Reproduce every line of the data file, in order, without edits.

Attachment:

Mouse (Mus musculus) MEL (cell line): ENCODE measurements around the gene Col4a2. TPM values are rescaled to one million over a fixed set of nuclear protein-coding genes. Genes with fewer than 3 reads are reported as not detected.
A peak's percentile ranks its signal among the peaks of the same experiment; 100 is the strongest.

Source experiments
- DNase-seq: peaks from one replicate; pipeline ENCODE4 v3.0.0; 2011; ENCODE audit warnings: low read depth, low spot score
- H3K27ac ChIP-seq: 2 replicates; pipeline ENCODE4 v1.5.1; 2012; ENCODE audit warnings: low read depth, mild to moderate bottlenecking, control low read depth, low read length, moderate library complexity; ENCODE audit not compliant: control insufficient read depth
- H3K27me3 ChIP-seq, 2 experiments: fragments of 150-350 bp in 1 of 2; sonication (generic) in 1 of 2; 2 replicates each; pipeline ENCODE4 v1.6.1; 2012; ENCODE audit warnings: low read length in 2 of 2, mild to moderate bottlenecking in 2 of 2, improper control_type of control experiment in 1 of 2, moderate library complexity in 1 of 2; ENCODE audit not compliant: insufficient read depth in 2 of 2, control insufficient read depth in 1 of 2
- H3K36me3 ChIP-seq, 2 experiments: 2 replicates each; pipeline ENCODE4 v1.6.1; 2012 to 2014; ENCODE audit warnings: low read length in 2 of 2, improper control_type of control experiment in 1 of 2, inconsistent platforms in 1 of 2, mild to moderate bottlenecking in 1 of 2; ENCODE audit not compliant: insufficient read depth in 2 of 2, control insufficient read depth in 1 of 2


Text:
Mouse (Mus musculus) MEL (cell line): ENCODE measurements around the gene Col4a2. TPM values are rescaled to one million over a fixed set of nuclear protein-coding genes. Genes with fewer than 3 reads are reported as not detected.
A peak's percentile ranks its signal among the peaks of the same experiment; 100 is the strongest.

Source experiments
- DNase-seq: peaks from one replicate; pipeline ENCODE4 v3.0.0; 2011; ENCODE audit warnings: low read depth, low spot score
- H3K27ac ChIP-seq: 2 replicates; pipeline ENCODE4 v1.5.1; 2012; ENCODE audit warnings: low read depth, mild to moderate bottlenecking, control low read depth, low read length, moderate library complexity; ENCODE audit not compliant: control insufficient read depth
- H3K27me3 ChIP-seq, 2 experiments: fragments of 150-350 bp in 1 of 2; sonication (generic) in 1 of 2; 2 replicates each; pipeline ENCODE4 v1.6.1; 2012; ENCODE audit warnings: low read length in 2 of 2, mild to moderate bottlenecking in 2 of 2, improper control_type of control experiment in 1 of 2, moderate library complexity in 1 of 2; ENCODE audit not compliant: insufficient read depth in 2 of 2, control insufficient read depth in 1 of 2
- H3K36me3 ChIP-seq, 2 experiments: 2 replicates each; pipeline ENCODE4 v1.6.1; 2012 to 2014; ENCODE audit warnings: low read length in 2 of 2, improper control_type of control experiment in 1 of 2, inconsistent platforms in 1 of 2, mild to moderate bottlenecking in 1 of 2; ENCODE audit not compliant: insufficient read depth in 2 of 2, control insufficient read depth in 1 of 2